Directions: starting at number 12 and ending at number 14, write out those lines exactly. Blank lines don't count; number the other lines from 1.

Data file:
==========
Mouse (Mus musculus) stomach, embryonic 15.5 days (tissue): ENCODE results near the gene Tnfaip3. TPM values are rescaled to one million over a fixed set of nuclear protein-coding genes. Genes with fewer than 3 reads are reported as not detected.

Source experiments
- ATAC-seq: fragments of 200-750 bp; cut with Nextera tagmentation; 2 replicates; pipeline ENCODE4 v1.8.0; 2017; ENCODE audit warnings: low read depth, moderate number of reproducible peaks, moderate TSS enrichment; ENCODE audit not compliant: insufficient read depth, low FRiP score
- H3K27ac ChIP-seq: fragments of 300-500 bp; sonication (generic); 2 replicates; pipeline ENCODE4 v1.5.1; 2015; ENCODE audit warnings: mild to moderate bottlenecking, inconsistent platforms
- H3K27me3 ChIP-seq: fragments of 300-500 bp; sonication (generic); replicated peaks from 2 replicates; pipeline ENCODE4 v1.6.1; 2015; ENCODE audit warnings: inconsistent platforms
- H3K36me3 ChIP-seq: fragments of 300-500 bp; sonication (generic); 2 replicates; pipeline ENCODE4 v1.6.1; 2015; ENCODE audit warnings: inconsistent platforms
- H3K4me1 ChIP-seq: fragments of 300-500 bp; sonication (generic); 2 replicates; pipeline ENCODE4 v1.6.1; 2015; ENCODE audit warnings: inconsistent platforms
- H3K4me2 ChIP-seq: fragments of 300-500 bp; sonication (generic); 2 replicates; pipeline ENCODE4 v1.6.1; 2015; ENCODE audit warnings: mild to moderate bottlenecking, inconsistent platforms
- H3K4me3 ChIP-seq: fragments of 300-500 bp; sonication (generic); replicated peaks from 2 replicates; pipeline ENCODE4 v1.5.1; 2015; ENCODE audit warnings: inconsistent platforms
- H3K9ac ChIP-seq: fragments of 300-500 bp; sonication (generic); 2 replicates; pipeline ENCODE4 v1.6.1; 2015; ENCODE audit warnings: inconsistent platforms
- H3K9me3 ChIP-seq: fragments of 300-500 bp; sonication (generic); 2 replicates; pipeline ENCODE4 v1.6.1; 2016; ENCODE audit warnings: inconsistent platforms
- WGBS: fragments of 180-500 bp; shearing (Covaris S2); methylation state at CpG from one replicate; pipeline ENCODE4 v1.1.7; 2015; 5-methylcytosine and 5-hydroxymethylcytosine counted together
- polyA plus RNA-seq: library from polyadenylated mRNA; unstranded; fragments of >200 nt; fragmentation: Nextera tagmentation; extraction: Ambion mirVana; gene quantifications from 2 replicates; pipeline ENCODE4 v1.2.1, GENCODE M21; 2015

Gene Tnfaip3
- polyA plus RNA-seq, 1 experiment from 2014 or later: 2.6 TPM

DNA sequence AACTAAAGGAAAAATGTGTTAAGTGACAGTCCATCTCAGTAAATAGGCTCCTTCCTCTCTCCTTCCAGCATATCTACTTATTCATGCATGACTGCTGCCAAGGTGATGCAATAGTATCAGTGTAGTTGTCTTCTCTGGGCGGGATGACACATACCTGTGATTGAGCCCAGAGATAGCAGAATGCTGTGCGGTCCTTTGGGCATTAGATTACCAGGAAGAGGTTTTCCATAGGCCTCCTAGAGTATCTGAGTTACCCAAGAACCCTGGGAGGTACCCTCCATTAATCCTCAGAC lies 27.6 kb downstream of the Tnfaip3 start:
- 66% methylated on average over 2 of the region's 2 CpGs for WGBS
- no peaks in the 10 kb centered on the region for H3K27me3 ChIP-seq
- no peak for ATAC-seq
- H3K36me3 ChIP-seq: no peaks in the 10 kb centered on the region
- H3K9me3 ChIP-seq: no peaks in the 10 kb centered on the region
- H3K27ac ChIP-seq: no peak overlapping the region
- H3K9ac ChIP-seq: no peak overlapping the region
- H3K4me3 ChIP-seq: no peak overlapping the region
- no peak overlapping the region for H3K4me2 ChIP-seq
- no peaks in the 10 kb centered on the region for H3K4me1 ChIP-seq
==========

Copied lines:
- WGBS: fragments of 180-500 bp; shearing (Covaris S2); methylation state at CpG from one replicate; pipeline ENCODE4 v1.1.7; 2015; 5-methylcytosine and 5-hydroxymethylcytosine counted together
- polyA plus RNA-seq: library from polyadenylated mRNA; unstranded; fragments of >200 nt; fragmentation: Nextera tagmentation; extraction: Ambion mirVana; gene quantifications from 2 replicates; pipeline ENCODE4 v1.2.1, GENCODE M21; 2015

Gene Tnfaip3